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Greek duo with University ties make impact at Olympics

By : Katie Ellis

Lydia Koniordou, a familiar face to Binghamton University, was asked many months ago by Olympics creative director Dimitris Papaioannou if she’d play a role in the games’ opening ceremonies.

On August 13, at the Olympics Stadium just outside Athens in the suburb of Maroussi, she did.

In a venue featuring a steel-and-glass roof designed by Spanish architect Santiago Calatrava and referred to as his “Olympic Dream,” Koniordou fulfilled her waking dream amid more than 80,000 performers.

Koniordou and Papaioannou have ties to the Binghamton campus that stretch back to 1999 and their performances, cornerstones of the University’s semester-long Homage to Greece celebration. Koniordou directed and starred in Sophocles’ “Electra,” and Papaioannou was the director, choreographer and star of “Medea.”

A native of Athens, Koniordou has been called the greatest contemporary tragedienne in Greece, where she has performed and directed in countless plays. She’s also taught acting, improvisation and ancient Greek drama worldwide, and earlier this year she returned to Binghamton to direct Euripides’ “Alcestis” on the Watters Theater stage.

Koniordou was so convinced that Papaioannou’s artistic vision for the Olympics’ opening ceremonies would be so wonderful that she said she would have participated blindfolded.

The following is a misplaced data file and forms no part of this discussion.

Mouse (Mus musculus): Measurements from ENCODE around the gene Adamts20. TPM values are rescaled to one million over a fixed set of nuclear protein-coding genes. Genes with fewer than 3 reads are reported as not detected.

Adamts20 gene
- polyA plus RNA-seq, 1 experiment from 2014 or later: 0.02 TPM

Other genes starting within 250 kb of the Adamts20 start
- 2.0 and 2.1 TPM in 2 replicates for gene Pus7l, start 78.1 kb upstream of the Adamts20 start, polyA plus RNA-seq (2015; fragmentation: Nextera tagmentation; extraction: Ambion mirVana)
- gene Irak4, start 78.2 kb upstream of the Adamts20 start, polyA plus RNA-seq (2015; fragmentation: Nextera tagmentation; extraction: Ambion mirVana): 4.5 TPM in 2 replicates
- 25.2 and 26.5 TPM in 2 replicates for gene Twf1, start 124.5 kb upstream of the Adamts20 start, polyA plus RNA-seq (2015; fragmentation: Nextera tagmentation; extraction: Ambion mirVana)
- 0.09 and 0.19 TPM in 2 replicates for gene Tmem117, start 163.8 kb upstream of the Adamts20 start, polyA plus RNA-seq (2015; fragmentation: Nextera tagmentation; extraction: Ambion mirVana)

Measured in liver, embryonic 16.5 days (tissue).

As it turned out, the experience was “one of the most happy moments” of her life, she said.

Papaioannou “had created a small universe in the stadium and it was like a journey in time - so beautiful and deeply moving,” she added. “I felt that we were sharing our gifts from the past with the whole universe.”

After opening the artistic portion of the ceremonies by reading a poem authored by a Greek poet, Koniordou witnessed history.

“I was in the stadium, walking slowly all around this sea created inside,” she said. “I was in the heart of the stadium. I felt like I was making a journey around the world and at the same time, through time, since ancient times.”

A record 202 delegations marched in the ceremony. In addition to 75,000 spectators at the stadium, more than 4.5 billion people worldwide watched on television.

“I also became conscious, along with many Greek people, that modern Greek artists and creators can now face our classical past and great civilization bravely and creatively, with love, humor and tenderness,” she said.

“We are not in need of proving anything anymore. It’s a turning point for us because it was such a high level of art, and yet it moved every spectator and touched everyone. The result, I believe deeply, will be seen in the future, at least in the world of creators.”
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Last Updated: 10/14/08